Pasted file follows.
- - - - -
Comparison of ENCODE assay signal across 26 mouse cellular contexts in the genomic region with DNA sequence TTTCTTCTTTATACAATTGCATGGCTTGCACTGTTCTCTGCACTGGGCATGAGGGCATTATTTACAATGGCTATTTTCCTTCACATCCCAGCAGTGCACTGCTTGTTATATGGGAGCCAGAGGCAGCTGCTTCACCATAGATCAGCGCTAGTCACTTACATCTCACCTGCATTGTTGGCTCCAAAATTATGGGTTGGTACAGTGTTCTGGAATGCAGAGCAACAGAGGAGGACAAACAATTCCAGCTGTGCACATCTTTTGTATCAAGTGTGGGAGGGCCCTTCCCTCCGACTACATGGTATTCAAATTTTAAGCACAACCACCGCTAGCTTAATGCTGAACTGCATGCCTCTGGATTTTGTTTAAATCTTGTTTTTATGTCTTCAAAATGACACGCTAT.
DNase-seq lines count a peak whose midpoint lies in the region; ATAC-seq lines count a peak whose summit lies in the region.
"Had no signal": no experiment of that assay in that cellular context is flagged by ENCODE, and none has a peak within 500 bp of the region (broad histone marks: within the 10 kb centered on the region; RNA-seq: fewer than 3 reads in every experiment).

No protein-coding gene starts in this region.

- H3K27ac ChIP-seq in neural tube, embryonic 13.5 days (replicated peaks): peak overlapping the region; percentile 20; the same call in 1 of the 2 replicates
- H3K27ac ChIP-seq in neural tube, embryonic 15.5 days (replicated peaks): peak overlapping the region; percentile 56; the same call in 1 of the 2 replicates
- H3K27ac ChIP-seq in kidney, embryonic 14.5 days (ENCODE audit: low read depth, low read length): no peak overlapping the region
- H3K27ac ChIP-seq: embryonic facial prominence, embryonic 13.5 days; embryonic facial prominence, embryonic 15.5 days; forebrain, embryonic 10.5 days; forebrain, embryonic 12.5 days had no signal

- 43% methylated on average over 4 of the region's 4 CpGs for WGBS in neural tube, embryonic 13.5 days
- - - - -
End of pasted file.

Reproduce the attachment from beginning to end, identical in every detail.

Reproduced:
Comparison of ENCODE assay signal across 26 mouse cellular contexts in the genomic region with DNA sequence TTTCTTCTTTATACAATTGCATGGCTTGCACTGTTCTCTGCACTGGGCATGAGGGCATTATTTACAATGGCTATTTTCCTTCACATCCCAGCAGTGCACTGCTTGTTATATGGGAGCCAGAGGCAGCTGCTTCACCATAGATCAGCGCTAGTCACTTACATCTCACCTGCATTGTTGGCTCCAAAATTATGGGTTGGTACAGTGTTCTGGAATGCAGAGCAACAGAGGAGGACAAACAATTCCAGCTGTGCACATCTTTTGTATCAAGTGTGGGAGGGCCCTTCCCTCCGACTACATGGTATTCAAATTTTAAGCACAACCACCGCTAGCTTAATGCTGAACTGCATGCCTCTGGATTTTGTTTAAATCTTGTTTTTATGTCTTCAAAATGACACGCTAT.
DNase-seq lines count a peak whose midpoint lies in the region; ATAC-seq lines count a peak whose summit lies in the region.
"Had no signal": no experiment of that assay in that cellular context is flagged by ENCODE, and none has a peak within 500 bp of the region (broad histone marks: within the 10 kb centered on the region; RNA-seq: fewer than 3 reads in every experiment).

No protein-coding gene starts in this region.

- H3K27ac ChIP-seq in neural tube, embryonic 13.5 days (replicated peaks): peak overlapping the region; percentile 20; the same call in 1 of the 2 replicates
- H3K27ac ChIP-seq in neural tube, embryonic 15.5 days (replicated peaks): peak overlapping the region; percentile 56; the same call in 1 of the 2 replicates
- H3K27ac ChIP-seq in kidney, embryonic 14.5 days (ENCODE audit: low read depth, low read length): no peak overlapping the region
- H3K27ac ChIP-seq: embryonic facial prominence, embryonic 13.5 days; embryonic facial prominence, embryonic 15.5 days; forebrain, embryonic 10.5 days; forebrain, embryonic 12.5 days had no signal

- 43% methylated on average over 4 of the region's 4 CpGs for WGBS in neural tube, embryonic 13.5 days